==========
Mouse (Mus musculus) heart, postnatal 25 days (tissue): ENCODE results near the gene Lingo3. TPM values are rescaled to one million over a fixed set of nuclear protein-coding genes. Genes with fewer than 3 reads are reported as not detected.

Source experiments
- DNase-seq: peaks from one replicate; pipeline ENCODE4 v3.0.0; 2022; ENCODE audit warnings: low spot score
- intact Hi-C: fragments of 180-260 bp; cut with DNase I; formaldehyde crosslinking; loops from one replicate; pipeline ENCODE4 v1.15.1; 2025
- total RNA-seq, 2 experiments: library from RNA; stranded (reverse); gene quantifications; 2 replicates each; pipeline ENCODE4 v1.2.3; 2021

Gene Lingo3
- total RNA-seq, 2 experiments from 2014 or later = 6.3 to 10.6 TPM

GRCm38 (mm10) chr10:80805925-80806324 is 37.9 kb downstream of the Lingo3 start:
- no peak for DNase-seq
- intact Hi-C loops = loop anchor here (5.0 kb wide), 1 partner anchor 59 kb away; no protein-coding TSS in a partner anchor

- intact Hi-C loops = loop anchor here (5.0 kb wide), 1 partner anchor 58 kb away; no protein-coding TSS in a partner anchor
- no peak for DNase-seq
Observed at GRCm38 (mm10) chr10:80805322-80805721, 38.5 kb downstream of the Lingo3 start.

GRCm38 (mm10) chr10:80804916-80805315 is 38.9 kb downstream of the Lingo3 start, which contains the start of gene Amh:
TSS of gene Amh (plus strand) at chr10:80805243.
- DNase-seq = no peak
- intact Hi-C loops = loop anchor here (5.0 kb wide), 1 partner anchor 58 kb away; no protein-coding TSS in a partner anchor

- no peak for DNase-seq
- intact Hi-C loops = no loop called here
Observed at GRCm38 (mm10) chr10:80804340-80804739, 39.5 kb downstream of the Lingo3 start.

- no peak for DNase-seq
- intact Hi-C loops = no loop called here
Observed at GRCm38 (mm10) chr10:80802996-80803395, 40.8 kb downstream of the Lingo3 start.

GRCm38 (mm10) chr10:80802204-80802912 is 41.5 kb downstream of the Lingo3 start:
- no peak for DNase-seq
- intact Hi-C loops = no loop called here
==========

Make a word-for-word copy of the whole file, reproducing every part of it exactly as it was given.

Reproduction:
Mouse (Mus musculus) heart, postnatal 25 days (tissue): ENCODE results near the gene Lingo3. TPM values are rescaled to one million over a fixed set of nuclear protein-coding genes. Genes with fewer than 3 reads are reported as not detected.

Source experiments
- DNase-seq: peaks from one replicate; pipeline ENCODE4 v3.0.0; 2022; ENCODE audit warnings: low spot score
- intact Hi-C: fragments of 180-260 bp; cut with DNase I; formaldehyde crosslinking; loops from one replicate; pipeline ENCODE4 v1.15.1; 2025
- total RNA-seq, 2 experiments: library from RNA; stranded (reverse); gene quantifications; 2 replicates each; pipeline ENCODE4 v1.2.3; 2021

Gene Lingo3
- total RNA-seq, 2 experiments from 2014 or later = 6.3 to 10.6 TPM

GRCm38 (mm10) chr10:80805925-80806324 is 37.9 kb downstream of the Lingo3 start:
- no peak for DNase-seq
- intact Hi-C loops = loop anchor here (5.0 kb wide), 1 partner anchor 59 kb away; no protein-coding TSS in a partner anchor

- intact Hi-C loops = loop anchor here (5.0 kb wide), 1 partner anchor 58 kb away; no protein-coding TSS in a partner anchor
- no peak for DNase-seq
Observed at GRCm38 (mm10) chr10:80805322-80805721, 38.5 kb downstream of the Lingo3 start.

GRCm38 (mm10) chr10:80804916-80805315 is 38.9 kb downstream of the Lingo3 start, which contains the start of gene Amh:
TSS of gene Amh (plus strand) at chr10:80805243.
- DNase-seq = no peak
- intact Hi-C loops = loop anchor here (5.0 kb wide), 1 partner anchor 58 kb away; no protein-coding TSS in a partner anchor

- no peak for DNase-seq
- intact Hi-C loops = no loop called here
Observed at GRCm38 (mm10) chr10:80804340-80804739, 39.5 kb downstream of the Lingo3 start.

- no peak for DNase-seq
- intact Hi-C loops = no loop called here
Observed at GRCm38 (mm10) chr10:80802996-80803395, 40.8 kb downstream of the Lingo3 start.

GRCm38 (mm10) chr10:80802204-80802912 is 41.5 kb downstream of the Lingo3 start:
- no peak for DNase-seq
- intact Hi-C loops = no loop called here